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Civil Resolution Tribunal Misleading the Public About ICBC Claims?

From April 1, 2019 onward BC crash victims have had their rights drastically reduced.  One of the key rights stripped from British Columbians is the ability to go to Court.   If ICBC is treating you unreasonably and you turn to the Courts for resolution ICBC can steer you away from the judiciary and force you to go to the Civil Resolution Tribunal. The CRT is supposedly a separate but equal route to justice.  Its meant to replace the Courts.  TLABC Letter RE CRT Below are some concerning examples:

  • Inaccurate Definition of Serious Impairment

When browsing information the CRT shares with the public about  “minor injuries” they note as follows about ‘serious impairment’ What’s the problem with this?  I’ve discussed the actual legal definition of impairment here.  While it is onerous and captures many circumstances few would consider minor, it does not go so far as to require a person to be “unable to work” for 12 months as the CRT suggests. Instead of an absolute inability to work it has to result “in a substantial inability of the claimant to perform… the essential tasks of the claimant’s regular employment, occupation or profession, despite reasonable efforts to accommodate the claimant’s incapacity and the claimant’s reasonable efforts to use the accomodation to allow the claimant to continue the claimant’s employment, occupation or profession”. It is possible for an individual to still work yet meet this test of impairment.

  • Misleading Definition of Diminished Earning Capacity

The CRT published the below worksheet for people to “calculate the amounts for your damages claim“.  In it the CRT erroneously summarizes the law of Diminished Earning Capacity. Claims for future Diminished Earning Capacity recognize that lingering injuries can reduce an individual’s worth in the market and negatively impact their earnings.  The principles behind such awards have been well summarized by BC Courts for years.   The CRT, however, has inaccurately labelled the award as one for “Future Income Loss” which is wrong in law and then erroneously states that such awards are for when “You are unable to work in the future because of the accident“.  The actual law allows recovery in circumstances far broader than this.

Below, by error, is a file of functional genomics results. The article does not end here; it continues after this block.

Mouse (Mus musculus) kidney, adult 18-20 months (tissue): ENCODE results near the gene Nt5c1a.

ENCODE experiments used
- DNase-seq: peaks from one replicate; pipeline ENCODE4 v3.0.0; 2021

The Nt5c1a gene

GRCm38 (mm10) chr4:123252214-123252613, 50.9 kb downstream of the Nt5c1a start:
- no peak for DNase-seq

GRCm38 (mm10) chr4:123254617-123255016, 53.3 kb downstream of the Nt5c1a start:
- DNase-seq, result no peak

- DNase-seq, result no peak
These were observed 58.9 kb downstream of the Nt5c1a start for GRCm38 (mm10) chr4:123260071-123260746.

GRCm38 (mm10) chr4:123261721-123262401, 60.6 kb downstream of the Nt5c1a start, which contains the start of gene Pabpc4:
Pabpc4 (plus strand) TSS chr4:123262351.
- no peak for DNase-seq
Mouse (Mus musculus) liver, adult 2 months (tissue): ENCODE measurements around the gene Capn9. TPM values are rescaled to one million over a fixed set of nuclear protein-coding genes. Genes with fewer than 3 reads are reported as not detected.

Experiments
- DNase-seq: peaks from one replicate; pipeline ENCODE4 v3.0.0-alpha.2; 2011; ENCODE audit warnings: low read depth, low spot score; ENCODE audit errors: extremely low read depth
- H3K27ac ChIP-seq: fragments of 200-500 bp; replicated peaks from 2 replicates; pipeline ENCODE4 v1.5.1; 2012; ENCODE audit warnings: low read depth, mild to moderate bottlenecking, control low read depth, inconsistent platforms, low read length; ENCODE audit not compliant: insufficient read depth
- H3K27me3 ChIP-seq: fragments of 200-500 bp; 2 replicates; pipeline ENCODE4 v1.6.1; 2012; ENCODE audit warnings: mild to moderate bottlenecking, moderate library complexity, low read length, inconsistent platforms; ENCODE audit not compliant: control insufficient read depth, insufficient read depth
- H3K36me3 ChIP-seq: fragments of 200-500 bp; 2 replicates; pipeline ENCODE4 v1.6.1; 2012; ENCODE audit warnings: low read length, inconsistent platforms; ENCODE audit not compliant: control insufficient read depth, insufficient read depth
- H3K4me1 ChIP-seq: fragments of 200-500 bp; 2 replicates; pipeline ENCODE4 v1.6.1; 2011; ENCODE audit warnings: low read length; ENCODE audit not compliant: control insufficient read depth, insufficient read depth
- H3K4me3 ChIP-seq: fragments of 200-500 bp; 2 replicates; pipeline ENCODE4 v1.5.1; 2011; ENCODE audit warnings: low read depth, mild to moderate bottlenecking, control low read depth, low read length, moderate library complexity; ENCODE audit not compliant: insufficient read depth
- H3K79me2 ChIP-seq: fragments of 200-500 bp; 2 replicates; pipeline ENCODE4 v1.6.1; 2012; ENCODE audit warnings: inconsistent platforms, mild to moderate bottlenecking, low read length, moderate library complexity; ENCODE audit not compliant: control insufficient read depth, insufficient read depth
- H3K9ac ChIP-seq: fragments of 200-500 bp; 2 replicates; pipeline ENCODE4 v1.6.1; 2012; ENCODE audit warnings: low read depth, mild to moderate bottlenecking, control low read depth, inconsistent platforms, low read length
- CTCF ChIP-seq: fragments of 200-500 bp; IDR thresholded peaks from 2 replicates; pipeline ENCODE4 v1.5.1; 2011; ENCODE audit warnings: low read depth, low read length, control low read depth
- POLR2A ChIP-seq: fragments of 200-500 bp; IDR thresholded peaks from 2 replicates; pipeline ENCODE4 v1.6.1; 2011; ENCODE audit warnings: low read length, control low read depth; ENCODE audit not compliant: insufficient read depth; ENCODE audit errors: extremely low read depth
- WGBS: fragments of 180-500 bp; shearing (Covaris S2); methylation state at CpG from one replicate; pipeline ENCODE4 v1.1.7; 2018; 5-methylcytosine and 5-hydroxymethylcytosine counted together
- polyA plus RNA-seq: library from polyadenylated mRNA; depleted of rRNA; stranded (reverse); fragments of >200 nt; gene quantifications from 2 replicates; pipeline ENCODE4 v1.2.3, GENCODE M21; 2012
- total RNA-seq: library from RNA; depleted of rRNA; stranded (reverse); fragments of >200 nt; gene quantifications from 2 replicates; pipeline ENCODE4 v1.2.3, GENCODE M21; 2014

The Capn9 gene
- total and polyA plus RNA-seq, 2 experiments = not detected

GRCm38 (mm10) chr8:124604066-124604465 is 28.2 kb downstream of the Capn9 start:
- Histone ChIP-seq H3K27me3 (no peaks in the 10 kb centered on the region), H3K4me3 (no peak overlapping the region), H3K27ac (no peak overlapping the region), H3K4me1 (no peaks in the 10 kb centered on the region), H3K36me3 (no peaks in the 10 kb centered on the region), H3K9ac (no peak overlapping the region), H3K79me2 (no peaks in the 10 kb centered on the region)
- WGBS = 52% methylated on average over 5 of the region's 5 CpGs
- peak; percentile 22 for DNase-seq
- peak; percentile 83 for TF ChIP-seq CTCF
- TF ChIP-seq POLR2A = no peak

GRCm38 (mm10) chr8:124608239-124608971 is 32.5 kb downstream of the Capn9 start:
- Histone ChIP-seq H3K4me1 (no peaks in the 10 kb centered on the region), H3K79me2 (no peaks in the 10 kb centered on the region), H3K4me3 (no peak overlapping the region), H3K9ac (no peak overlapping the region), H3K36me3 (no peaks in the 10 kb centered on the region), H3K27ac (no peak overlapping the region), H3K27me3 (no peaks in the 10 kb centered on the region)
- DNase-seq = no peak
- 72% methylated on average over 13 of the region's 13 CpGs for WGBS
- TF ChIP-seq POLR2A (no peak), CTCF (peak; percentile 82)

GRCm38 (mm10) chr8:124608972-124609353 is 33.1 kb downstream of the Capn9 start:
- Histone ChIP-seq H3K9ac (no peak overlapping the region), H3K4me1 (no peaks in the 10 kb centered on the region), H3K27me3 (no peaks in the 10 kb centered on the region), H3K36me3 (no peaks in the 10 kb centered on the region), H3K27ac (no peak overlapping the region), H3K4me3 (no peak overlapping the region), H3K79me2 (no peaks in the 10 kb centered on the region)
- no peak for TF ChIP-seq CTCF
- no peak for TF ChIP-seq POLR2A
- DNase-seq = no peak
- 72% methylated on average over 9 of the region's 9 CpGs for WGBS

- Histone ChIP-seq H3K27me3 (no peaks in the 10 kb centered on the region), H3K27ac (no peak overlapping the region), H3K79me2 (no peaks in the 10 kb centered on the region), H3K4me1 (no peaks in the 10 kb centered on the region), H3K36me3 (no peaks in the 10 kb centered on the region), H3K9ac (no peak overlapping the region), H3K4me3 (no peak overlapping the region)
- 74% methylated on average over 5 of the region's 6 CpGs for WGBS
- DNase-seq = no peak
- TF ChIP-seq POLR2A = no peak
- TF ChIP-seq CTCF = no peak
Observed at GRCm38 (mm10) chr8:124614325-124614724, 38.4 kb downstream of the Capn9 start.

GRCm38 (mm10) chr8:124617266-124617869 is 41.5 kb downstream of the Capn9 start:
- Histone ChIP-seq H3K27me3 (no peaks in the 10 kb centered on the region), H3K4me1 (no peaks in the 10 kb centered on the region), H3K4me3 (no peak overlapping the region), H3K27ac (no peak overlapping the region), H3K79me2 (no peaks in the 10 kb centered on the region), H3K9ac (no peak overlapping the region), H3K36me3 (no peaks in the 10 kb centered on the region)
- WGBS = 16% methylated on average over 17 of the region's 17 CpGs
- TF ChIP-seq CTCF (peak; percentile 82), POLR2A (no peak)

• Misleading Definition of Non-Pecuniary Damages

The above worksheet also improperly discusses non-pecuniary damages.  Instead of using the proper legal head of damage the term ‘pain and suffering‘ is used which is only one of several factors that can be looked at by the Courts when assessing non-pecuniary loss.  The actual legal factors looked at when valuing non-pecuniary loss are well understood and far broader in scope than simply ‘pain and suffering’.

  • Incorrect Advice Regarding Documents Used to Prove Damages

The CRT suggests that “decision letters about fault and accident benefits from your insurer” are “Helpful documents for calculating a damages claim”. An insurer assessment of fault is irrelevant in assessing damages.  Relying on such a document does nothing to advance an injured party’s claim.   Such advice is erroneous and potentially harmful to a British Columbian looking to prove their losses. The assertion that “decision letters” from insurers about accident benefits are helpful documents is equally problematic.  While the existence and extent of available benefits can be relevant in assessing damages for BC collision victims a “decision letter” from an insurer has little to no value in this assessment and can even prove harmful if the insurer is voicing an unreasonable position.

  • Suggestions that insurers are fair

The CRT tells the public that Insurers make an initial assessment of fault and they “base it on the evidence“.   This certainly is not always the case and it is unusual for an supposedly independent tribunal to suggest otherwise.  In a claim for damages an insurers assessment of fault has no relevance whatsoever. The CRT frequently prompts applicants to continue negotiating with ICBC.  Instead of respecting the fact that an applicant to the CRT has a legitimate dispute in their claim they suggest continued negotiation could result in a “faster” and “easier” settlement.  They even go so far as to suggest that if settlement is not reached bad consequences can arise.  All of this creates an impression that representatives of the opposing party in the dispute are fair. It is unclear why the CRT is summarizing legal rights inaccurately and in a way that would favour ICBC.   The lack of true impartiality is one of the arguments being raised in the constitutional challenge against the CRT’s mandatory jurisdiction.  Misleading information such as the above strengthens that assertion.